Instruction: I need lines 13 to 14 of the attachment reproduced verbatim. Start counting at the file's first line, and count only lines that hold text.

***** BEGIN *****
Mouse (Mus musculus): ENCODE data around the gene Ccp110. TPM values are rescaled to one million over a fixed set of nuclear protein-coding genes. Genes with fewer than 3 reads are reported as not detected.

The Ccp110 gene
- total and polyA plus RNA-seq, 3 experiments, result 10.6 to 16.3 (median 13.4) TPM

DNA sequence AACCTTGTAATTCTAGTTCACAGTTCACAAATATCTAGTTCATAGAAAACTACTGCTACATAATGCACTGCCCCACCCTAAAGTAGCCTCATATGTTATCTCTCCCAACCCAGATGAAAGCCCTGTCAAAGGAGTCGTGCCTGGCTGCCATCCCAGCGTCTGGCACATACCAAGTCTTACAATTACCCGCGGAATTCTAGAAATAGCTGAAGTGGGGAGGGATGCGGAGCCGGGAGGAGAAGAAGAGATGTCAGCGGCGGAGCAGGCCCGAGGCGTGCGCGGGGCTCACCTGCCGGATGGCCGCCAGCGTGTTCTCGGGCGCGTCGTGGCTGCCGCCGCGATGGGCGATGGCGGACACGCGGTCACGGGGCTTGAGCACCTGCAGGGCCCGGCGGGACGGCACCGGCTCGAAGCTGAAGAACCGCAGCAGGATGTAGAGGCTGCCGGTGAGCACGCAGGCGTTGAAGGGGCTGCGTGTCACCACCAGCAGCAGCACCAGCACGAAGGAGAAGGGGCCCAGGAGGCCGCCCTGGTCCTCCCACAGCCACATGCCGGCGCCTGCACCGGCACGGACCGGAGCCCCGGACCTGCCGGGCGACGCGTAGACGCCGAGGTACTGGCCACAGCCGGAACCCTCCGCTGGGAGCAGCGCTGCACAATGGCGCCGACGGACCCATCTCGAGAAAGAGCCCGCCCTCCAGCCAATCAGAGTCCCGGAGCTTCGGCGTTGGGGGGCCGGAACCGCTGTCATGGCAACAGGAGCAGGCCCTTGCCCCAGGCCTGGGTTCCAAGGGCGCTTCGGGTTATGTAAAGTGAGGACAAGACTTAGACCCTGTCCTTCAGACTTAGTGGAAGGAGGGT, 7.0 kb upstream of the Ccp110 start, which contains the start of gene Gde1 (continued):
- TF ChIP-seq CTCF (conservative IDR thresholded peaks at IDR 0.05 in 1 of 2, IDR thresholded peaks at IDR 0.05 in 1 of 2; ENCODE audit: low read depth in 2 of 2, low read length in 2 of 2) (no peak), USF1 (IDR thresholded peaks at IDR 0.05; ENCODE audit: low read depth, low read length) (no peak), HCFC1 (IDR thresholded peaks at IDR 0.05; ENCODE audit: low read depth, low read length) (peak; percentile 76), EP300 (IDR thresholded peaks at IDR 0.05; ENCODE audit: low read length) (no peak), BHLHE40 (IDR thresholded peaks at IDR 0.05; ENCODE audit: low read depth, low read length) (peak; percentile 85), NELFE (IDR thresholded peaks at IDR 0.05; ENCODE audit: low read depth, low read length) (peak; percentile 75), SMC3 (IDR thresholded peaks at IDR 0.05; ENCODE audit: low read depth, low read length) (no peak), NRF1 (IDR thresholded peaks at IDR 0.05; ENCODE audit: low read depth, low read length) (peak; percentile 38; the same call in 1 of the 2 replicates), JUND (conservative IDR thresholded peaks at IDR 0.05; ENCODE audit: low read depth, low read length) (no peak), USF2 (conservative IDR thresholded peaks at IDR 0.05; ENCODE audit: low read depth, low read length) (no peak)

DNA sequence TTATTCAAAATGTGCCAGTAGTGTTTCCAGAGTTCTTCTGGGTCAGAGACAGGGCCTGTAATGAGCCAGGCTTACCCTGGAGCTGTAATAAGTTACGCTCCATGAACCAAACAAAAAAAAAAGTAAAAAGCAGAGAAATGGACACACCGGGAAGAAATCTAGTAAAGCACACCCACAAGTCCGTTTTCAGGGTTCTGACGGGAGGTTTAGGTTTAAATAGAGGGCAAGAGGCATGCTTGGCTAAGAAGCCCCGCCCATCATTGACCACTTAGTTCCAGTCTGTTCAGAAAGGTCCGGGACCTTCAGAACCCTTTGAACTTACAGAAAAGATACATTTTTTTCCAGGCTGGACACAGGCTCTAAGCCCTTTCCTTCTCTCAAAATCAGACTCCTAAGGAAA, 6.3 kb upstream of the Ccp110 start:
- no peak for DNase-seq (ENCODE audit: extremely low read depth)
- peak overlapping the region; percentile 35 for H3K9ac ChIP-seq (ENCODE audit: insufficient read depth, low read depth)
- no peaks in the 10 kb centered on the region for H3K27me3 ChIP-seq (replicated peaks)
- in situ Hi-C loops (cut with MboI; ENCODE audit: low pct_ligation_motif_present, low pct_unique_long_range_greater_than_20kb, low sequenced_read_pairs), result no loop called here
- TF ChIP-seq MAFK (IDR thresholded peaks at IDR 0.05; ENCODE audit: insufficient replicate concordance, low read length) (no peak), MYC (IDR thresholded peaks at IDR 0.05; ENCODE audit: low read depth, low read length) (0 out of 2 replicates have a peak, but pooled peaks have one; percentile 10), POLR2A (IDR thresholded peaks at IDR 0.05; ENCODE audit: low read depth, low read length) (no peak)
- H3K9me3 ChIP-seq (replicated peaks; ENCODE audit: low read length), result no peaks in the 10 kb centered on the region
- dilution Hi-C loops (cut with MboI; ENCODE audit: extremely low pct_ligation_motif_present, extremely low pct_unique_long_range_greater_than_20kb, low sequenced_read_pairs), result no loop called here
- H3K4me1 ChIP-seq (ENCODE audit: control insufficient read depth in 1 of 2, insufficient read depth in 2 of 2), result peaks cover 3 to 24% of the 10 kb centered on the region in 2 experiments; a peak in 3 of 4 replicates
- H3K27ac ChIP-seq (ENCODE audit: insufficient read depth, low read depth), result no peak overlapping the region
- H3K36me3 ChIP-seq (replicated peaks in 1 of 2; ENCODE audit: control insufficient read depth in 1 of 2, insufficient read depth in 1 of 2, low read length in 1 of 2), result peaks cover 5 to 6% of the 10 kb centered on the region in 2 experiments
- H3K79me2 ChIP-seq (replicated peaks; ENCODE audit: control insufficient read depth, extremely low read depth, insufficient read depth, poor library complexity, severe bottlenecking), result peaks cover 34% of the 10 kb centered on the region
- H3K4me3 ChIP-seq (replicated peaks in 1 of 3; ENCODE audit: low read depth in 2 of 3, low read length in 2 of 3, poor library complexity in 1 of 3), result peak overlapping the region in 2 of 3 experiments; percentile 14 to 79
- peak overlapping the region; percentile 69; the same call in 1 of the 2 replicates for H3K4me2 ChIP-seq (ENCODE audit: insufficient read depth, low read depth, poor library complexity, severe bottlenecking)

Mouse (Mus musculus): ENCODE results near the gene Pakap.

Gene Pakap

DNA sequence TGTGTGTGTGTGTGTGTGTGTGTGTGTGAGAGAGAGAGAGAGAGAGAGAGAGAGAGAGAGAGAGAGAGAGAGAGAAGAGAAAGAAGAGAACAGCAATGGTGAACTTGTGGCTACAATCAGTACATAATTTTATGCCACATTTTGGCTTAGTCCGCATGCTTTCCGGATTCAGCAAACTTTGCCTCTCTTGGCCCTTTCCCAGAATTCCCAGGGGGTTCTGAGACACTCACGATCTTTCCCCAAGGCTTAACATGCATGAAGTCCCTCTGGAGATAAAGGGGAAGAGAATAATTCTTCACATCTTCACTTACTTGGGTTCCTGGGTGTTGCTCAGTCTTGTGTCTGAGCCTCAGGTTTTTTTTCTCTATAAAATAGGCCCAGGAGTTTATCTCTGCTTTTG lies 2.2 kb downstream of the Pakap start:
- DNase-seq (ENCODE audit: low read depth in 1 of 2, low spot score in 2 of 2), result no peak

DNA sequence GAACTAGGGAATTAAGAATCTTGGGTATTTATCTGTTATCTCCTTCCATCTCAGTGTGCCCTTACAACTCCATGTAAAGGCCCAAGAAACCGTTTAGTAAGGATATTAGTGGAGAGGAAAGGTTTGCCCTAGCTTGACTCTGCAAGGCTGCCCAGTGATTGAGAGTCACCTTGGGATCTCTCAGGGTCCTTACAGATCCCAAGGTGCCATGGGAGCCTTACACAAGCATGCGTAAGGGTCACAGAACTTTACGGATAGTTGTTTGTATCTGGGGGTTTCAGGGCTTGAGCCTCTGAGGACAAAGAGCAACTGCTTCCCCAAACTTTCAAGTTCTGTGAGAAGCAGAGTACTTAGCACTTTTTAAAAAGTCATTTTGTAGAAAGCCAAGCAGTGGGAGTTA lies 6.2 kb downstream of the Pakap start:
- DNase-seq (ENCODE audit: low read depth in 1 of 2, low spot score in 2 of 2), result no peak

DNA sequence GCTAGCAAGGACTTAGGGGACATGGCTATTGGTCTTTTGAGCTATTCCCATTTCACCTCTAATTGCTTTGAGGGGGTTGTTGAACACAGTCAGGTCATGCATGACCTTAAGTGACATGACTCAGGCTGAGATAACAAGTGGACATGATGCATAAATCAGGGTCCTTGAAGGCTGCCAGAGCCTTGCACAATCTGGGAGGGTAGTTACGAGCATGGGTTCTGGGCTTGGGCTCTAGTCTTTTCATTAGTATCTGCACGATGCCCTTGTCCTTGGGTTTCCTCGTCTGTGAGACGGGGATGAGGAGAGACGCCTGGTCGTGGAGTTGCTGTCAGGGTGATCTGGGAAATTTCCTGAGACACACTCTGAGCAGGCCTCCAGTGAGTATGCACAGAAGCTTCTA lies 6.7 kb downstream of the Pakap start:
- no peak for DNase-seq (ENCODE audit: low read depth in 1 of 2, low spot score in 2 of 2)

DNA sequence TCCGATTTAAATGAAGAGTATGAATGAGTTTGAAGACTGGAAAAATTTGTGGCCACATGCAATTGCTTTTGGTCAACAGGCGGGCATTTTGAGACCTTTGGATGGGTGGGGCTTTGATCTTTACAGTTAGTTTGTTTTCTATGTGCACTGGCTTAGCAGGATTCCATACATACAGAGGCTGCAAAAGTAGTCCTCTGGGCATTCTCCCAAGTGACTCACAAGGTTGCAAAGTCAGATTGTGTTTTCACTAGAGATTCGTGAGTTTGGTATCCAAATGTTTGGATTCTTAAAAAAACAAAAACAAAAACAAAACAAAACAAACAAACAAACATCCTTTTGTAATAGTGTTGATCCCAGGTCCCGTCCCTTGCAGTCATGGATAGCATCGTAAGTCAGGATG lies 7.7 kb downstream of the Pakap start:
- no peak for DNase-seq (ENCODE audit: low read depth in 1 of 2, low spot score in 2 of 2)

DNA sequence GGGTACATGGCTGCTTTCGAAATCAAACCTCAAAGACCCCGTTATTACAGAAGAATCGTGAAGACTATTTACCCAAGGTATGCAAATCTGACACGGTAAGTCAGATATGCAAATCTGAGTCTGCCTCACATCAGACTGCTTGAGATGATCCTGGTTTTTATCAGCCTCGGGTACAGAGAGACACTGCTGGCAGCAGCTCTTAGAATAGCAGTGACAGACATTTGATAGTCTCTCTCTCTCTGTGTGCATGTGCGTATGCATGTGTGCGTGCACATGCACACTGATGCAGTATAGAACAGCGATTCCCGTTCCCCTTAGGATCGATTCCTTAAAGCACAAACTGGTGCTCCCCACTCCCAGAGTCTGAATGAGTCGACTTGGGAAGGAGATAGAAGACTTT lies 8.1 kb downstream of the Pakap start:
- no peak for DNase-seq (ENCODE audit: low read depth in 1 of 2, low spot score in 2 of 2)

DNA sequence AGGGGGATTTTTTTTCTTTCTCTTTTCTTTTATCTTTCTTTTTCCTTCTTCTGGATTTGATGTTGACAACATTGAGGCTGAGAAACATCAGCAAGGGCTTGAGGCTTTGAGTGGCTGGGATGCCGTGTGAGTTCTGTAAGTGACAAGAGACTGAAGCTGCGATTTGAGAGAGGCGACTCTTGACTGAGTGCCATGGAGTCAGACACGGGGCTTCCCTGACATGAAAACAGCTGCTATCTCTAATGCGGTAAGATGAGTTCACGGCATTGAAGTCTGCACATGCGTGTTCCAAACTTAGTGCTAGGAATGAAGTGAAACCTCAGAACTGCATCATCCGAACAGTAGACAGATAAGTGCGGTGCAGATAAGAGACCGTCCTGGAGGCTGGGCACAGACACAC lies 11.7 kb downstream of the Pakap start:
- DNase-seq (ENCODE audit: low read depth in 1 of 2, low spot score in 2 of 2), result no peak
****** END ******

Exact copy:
- dilution Hi-C loops (cut with MboI; ENCODE audit: extremely low pct_ligation_motif_present, extremely low pct_unique_long_range_greater_than_20kb, low sequenced_read_pairs), result no loop called here
- H3K4me1 ChIP-seq (ENCODE audit: control insufficient read depth in 1 of 2, insufficient read depth in 2 of 2), result peaks cover 3 to 24% of the 10 kb centered on the region in 2 experiments; a peak in 3 of 4 replicates